As every engineer knows, form and content must work together. What is sometimes forgotten is that the relationship of form and content applies to documents as well as to physical phenomena. Without some type of form, be it well or poorly structured, no content can be communicated…. Even the word “in-form-ation” implies that ideas must be structured in some fashion or other.
Susan Stevenson and Steve Whitmore, Strategies for Engineering Communication (New York: John Wiley & Sons, 2002), p. 247.
Information isn't a scarce commodity, as a leading economist wrote in the 1970s. Attention is. So, what can you do to sustain your reader's attention?
Bruce Ross-Larson, Writing for the Information Age (New York, W. W. Norton & Company, 2002), p. 3.0.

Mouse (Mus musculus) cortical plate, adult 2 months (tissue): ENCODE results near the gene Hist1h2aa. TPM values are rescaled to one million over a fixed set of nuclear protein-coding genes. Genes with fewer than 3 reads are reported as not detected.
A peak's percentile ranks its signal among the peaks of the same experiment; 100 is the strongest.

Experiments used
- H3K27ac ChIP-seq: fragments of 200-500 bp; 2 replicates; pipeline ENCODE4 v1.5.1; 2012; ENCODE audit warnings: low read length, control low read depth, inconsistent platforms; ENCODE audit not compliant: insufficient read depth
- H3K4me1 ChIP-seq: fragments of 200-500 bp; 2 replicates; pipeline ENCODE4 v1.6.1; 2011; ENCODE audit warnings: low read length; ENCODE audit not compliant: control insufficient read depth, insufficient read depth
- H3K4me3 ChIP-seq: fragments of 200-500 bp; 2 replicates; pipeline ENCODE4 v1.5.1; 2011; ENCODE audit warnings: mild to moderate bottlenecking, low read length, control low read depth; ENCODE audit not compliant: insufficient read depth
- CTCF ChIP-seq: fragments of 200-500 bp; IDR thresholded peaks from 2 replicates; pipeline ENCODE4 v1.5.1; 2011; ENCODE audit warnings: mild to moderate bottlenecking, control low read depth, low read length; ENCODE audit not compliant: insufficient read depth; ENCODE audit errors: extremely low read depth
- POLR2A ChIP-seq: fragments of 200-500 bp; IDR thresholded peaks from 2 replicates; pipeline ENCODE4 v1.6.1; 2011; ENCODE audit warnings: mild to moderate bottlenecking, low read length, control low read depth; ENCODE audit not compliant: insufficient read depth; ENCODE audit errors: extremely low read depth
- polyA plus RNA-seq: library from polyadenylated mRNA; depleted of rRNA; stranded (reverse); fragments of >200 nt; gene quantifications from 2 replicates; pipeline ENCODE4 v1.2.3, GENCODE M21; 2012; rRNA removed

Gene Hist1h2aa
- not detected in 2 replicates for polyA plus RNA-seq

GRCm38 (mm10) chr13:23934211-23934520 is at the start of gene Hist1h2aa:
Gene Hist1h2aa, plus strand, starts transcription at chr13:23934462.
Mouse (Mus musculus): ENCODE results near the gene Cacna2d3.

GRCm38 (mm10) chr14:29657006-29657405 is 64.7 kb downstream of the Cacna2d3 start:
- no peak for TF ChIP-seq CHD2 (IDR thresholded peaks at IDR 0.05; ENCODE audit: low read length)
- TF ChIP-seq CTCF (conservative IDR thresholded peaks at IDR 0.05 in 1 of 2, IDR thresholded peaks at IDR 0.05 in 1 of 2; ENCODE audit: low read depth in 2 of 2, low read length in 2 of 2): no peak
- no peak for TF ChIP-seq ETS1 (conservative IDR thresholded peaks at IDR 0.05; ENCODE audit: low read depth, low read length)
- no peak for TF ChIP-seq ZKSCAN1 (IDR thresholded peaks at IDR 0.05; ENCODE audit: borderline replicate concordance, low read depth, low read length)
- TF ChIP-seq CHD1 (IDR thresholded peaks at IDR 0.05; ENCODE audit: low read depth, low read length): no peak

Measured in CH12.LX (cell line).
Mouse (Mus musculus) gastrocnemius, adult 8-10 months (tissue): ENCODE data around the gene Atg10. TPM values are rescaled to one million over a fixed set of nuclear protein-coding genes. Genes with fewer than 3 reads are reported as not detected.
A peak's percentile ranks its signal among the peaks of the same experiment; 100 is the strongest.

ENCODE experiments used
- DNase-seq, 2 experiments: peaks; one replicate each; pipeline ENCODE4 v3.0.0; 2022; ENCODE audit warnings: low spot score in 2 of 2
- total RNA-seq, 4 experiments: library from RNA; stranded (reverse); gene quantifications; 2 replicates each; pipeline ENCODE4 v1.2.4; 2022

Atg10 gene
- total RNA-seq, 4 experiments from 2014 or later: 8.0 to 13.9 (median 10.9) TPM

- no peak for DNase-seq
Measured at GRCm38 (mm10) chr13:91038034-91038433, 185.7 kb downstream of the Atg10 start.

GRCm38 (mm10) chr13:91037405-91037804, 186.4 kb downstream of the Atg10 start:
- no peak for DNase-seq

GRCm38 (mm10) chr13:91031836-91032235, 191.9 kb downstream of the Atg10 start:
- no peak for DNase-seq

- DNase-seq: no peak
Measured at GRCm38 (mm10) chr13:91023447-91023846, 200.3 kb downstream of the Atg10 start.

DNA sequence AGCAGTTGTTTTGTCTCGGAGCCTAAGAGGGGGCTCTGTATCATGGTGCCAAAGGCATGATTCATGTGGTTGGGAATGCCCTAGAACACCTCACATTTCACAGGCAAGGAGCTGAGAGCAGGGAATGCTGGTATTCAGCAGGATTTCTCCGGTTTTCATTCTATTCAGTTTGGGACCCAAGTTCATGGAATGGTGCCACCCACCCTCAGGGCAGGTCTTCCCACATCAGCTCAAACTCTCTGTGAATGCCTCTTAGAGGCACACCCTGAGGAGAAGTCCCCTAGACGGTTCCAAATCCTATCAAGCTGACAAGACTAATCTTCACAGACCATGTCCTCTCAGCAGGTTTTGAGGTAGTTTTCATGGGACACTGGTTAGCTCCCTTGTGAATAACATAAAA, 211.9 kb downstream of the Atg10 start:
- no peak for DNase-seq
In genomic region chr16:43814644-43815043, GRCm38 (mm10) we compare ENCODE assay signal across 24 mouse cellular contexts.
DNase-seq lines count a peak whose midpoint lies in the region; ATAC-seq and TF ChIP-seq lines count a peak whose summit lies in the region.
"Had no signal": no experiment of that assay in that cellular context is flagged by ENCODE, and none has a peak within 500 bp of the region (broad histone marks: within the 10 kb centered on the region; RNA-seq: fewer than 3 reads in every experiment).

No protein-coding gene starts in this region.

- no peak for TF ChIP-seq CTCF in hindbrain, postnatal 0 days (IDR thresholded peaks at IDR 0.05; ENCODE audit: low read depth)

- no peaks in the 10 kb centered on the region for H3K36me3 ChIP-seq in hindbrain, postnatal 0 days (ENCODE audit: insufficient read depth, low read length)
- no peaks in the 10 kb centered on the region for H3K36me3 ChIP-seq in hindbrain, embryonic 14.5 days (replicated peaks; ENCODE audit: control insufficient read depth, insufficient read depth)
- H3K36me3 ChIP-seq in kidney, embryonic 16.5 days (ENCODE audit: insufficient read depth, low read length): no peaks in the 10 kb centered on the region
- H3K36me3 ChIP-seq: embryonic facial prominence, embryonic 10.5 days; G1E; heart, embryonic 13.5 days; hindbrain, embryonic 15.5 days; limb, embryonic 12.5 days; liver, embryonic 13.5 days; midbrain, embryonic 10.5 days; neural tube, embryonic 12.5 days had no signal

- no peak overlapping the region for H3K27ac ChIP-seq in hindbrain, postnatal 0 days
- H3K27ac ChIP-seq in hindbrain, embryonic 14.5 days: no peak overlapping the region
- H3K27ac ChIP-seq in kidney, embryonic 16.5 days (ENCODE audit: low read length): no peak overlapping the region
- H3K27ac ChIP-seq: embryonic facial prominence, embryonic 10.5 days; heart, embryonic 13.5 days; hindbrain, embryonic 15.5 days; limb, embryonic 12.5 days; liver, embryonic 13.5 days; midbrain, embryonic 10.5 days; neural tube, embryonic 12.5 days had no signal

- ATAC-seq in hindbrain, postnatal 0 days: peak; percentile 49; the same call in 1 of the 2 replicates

This chapter presents guidelines for producing large sections of noise-free writing, from efficient paragraphs to effective and useful documents. These guidelines follow the overall process used by successful engineering writers and include important considerations for your entire writing process. The topics covered here represent common problems you as an engineer are likely to face in the course of writing and formatting your documents.
Consider this statement by Ruth Savakinas:
Complex technical writing is likely to be very difficult to read. Readability further decreases when the writer does not define major ideas for the reader and when the written document ...